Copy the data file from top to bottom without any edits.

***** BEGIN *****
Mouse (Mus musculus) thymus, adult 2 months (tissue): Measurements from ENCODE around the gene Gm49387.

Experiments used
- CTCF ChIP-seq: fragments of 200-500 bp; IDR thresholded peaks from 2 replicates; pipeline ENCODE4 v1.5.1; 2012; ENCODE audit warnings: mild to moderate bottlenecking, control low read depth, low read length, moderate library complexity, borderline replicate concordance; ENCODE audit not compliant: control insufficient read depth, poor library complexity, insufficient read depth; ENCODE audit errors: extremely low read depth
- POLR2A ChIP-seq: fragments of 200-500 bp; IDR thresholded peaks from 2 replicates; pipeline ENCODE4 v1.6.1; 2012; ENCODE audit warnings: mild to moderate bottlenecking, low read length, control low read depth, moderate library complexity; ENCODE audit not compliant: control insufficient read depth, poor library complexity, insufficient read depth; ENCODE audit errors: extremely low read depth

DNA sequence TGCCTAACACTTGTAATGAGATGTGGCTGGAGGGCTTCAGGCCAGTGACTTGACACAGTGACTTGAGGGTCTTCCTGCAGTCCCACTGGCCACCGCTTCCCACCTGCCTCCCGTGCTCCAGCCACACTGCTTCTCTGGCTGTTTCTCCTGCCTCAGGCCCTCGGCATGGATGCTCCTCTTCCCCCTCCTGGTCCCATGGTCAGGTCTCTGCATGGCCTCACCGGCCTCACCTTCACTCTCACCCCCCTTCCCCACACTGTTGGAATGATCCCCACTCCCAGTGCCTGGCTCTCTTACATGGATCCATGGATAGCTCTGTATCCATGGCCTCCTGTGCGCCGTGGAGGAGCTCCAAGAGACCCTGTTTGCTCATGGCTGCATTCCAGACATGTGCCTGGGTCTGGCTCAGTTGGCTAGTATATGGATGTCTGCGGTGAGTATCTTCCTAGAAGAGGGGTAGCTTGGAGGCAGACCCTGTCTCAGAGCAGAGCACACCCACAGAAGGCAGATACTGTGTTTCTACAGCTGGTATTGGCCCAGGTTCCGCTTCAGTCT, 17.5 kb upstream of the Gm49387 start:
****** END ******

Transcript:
Mouse (Mus musculus) thymus, adult 2 months (tissue): Measurements from ENCODE around the gene Gm49387.

Experiments used
- CTCF ChIP-seq: fragments of 200-500 bp; IDR thresholded peaks from 2 replicates; pipeline ENCODE4 v1.5.1; 2012; ENCODE audit warnings: mild to moderate bottlenecking, control low read depth, low read length, moderate library complexity, borderline replicate concordance; ENCODE audit not compliant: control insufficient read depth, poor library complexity, insufficient read depth; ENCODE audit errors: extremely low read depth
- POLR2A ChIP-seq: fragments of 200-500 bp; IDR thresholded peaks from 2 replicates; pipeline ENCODE4 v1.6.1; 2012; ENCODE audit warnings: mild to moderate bottlenecking, low read length, control low read depth, moderate library complexity; ENCODE audit not compliant: control insufficient read depth, poor library complexity, insufficient read depth; ENCODE audit errors: extremely low read depth

DNA sequence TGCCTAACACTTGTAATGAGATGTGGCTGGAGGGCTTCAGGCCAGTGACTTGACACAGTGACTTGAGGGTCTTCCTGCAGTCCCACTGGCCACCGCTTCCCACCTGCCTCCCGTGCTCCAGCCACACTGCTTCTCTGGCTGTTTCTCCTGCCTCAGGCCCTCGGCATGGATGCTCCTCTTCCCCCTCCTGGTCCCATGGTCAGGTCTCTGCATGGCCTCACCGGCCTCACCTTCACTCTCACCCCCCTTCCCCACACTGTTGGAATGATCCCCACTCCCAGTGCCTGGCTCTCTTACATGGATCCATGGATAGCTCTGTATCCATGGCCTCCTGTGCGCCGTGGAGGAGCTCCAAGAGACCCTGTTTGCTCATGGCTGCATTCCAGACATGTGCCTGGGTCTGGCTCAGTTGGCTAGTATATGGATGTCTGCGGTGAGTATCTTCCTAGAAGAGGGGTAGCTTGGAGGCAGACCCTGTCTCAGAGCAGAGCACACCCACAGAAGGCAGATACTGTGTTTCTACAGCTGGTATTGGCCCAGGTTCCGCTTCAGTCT, 17.5 kb upstream of the Gm49387 start: